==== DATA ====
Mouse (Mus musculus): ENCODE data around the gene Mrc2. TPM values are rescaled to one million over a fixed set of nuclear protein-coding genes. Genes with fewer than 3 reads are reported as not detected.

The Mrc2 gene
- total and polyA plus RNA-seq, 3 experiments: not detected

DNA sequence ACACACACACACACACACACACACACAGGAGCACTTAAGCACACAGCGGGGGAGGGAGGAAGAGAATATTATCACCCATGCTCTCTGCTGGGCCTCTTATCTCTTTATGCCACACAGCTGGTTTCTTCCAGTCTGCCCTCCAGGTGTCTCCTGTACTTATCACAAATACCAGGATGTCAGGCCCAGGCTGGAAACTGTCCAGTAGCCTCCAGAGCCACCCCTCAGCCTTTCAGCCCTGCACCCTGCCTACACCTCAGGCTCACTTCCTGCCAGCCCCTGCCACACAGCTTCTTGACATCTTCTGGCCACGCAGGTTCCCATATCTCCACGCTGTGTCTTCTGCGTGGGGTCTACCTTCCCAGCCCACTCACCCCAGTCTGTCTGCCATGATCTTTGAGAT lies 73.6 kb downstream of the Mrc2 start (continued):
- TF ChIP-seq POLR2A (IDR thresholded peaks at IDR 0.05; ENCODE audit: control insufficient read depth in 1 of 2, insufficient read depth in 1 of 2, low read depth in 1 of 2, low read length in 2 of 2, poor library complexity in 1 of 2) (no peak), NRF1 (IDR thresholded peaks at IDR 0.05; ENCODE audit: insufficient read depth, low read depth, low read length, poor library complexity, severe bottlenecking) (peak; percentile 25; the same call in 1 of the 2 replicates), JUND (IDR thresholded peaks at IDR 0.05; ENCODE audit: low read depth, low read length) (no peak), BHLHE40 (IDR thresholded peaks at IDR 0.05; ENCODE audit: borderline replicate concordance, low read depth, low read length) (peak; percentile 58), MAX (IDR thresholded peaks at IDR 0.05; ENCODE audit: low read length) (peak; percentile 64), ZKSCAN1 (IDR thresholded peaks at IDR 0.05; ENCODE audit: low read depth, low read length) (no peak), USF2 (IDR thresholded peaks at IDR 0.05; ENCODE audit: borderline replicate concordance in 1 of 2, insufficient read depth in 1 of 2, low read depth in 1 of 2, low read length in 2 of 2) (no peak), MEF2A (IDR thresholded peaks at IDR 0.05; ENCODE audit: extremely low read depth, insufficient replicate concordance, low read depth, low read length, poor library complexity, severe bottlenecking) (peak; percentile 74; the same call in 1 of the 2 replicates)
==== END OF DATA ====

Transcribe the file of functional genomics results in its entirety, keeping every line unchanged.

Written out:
Mouse (Mus musculus): ENCODE data around the gene Mrc2. TPM values are rescaled to one million over a fixed set of nuclear protein-coding genes. Genes with fewer than 3 reads are reported as not detected.

The Mrc2 gene
- total and polyA plus RNA-seq, 3 experiments: not detected

DNA sequence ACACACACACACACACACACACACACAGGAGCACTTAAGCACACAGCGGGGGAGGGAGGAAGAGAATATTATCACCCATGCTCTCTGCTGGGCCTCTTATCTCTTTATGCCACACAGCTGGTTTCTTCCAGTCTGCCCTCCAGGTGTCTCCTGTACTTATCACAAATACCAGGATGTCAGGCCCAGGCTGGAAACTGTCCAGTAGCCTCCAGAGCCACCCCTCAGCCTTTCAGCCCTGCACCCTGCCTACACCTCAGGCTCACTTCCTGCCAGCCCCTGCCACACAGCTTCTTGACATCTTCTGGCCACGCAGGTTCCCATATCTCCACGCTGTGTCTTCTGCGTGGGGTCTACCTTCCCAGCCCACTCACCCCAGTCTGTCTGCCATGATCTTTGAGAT lies 73.6 kb downstream of the Mrc2 start (continued):
- TF ChIP-seq POLR2A (IDR thresholded peaks at IDR 0.05; ENCODE audit: control insufficient read depth in 1 of 2, insufficient read depth in 1 of 2, low read depth in 1 of 2, low read length in 2 of 2, poor library complexity in 1 of 2) (no peak), NRF1 (IDR thresholded peaks at IDR 0.05; ENCODE audit: insufficient read depth, low read depth, low read length, poor library complexity, severe bottlenecking) (peak; percentile 25; the same call in 1 of the 2 replicates), JUND (IDR thresholded peaks at IDR 0.05; ENCODE audit: low read depth, low read length) (no peak), BHLHE40 (IDR thresholded peaks at IDR 0.05; ENCODE audit: borderline replicate concordance, low read depth, low read length) (peak; percentile 58), MAX (IDR thresholded peaks at IDR 0.05; ENCODE audit: low read length) (peak; percentile 64), ZKSCAN1 (IDR thresholded peaks at IDR 0.05; ENCODE audit: low read depth, low read length) (no peak), USF2 (IDR thresholded peaks at IDR 0.05; ENCODE audit: borderline replicate concordance in 1 of 2, insufficient read depth in 1 of 2, low read depth in 1 of 2, low read length in 2 of 2) (no peak), MEF2A (IDR thresholded peaks at IDR 0.05; ENCODE audit: extremely low read depth, insufficient replicate concordance, low read depth, low read length, poor library complexity, severe bottlenecking) (peak; percentile 74; the same call in 1 of the 2 replicates)